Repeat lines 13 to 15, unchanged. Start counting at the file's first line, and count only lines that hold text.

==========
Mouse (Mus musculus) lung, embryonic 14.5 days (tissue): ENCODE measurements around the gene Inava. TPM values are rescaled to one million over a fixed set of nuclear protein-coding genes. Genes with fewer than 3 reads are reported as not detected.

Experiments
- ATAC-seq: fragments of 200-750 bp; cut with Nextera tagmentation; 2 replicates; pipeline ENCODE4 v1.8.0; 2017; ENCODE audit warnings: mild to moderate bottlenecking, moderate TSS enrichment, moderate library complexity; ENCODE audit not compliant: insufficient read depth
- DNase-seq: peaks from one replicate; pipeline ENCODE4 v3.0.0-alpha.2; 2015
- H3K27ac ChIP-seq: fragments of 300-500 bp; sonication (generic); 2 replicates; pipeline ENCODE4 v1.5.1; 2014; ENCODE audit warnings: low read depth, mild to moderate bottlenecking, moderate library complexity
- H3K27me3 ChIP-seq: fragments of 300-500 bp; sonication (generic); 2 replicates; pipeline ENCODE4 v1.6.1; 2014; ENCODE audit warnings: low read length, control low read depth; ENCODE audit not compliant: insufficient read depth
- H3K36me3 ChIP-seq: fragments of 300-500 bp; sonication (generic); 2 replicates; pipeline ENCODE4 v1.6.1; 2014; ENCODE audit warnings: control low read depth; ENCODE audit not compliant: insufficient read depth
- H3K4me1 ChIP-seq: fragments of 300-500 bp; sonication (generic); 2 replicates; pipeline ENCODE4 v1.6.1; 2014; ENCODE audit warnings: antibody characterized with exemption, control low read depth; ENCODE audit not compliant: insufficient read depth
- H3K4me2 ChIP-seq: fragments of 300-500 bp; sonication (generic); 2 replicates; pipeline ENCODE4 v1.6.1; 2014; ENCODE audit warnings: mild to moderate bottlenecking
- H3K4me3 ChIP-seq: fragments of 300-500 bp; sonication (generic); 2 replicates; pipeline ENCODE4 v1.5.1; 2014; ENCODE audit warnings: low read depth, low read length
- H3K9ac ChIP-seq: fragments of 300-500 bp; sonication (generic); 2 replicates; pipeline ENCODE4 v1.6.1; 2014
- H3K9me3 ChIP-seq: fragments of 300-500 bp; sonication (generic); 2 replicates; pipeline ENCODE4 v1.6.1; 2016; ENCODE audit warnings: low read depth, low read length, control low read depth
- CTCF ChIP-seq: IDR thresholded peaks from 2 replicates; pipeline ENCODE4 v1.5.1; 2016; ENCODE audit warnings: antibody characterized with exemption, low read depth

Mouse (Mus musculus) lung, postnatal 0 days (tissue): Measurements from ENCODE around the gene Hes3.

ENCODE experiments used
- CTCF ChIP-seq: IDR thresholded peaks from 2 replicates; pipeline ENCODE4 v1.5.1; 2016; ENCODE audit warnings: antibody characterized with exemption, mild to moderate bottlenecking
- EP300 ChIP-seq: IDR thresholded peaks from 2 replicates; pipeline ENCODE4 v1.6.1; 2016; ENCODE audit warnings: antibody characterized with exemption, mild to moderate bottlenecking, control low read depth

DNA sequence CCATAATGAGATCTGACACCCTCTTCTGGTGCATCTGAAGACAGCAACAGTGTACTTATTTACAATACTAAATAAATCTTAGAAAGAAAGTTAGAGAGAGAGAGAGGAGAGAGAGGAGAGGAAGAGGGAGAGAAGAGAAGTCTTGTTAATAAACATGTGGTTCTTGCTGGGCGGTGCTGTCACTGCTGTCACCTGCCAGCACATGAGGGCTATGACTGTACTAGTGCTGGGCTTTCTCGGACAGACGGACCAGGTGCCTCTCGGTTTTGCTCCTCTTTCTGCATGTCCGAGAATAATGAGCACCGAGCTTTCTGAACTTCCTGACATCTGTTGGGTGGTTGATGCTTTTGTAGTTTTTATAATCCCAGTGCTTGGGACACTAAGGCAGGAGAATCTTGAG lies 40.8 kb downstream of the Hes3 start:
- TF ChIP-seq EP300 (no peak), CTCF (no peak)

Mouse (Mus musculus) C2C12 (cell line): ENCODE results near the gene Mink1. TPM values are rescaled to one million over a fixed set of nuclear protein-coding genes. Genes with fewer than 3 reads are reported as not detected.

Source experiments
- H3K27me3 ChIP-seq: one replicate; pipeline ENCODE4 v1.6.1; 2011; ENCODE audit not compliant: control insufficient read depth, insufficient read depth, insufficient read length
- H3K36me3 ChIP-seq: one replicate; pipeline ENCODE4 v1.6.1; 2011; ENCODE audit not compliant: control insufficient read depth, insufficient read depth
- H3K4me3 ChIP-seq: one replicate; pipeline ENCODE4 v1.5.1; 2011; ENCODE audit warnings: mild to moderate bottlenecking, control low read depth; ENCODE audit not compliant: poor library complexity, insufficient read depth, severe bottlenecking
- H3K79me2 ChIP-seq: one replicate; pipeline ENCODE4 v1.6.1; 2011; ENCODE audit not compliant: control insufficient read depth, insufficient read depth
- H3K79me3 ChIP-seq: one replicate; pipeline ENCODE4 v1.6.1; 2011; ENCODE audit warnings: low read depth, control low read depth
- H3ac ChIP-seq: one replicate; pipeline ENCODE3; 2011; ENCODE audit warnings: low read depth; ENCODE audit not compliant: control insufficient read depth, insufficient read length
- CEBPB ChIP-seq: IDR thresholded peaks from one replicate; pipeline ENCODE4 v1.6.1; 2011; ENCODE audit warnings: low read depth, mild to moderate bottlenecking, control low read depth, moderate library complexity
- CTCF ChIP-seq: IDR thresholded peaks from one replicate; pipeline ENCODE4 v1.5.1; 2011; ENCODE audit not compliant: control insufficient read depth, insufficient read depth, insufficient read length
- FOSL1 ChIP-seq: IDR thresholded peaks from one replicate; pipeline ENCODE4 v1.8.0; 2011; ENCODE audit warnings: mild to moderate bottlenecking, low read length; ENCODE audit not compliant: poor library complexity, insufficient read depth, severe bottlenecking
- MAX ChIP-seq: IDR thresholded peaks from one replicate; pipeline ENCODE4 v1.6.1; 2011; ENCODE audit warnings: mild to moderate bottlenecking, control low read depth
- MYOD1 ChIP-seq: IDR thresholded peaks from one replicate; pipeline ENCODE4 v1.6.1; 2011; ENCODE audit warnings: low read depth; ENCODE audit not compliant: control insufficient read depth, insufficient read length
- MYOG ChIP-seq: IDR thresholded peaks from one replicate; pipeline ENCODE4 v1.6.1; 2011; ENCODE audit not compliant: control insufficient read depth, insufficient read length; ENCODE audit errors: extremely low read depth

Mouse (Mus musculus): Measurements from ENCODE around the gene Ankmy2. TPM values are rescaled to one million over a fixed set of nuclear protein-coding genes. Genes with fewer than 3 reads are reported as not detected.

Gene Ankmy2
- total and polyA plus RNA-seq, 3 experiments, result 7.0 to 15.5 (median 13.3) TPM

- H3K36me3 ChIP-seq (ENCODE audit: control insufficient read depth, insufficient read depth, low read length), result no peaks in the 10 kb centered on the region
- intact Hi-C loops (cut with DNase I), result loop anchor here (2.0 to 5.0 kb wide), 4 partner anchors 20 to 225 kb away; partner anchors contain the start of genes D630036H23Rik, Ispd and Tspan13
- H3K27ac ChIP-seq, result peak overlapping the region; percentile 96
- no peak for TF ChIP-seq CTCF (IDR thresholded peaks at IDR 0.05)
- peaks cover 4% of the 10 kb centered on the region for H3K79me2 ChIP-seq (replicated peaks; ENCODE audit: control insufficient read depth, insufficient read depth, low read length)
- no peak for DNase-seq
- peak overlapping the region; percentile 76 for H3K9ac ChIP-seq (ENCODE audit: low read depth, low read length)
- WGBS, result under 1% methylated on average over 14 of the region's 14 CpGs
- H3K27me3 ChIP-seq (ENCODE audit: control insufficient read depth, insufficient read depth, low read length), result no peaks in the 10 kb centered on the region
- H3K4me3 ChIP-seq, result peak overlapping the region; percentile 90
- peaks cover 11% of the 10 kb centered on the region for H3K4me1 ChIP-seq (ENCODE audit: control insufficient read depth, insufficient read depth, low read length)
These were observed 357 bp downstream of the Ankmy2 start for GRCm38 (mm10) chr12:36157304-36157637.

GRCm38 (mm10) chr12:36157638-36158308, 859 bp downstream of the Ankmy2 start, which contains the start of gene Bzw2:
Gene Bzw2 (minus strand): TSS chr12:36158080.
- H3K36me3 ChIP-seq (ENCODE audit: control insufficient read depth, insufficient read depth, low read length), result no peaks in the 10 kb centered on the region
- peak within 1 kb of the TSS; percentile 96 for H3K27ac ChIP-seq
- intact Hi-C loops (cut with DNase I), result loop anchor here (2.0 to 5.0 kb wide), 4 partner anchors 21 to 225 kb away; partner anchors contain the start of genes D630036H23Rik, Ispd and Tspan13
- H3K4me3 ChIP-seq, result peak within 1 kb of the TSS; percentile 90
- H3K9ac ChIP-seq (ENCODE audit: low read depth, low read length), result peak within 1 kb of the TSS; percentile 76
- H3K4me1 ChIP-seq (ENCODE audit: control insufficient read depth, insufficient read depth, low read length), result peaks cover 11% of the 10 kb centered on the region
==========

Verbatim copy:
- CTCF ChIP-seq: IDR thresholded peaks from 2 replicates; pipeline ENCODE4 v1.5.1; 2016; ENCODE audit warnings: antibody characterized with exemption, low read depth

Mouse (Mus musculus) lung, postnatal 0 days (tissue): Measurements from ENCODE around the gene Hes3.

ENCODE experiments used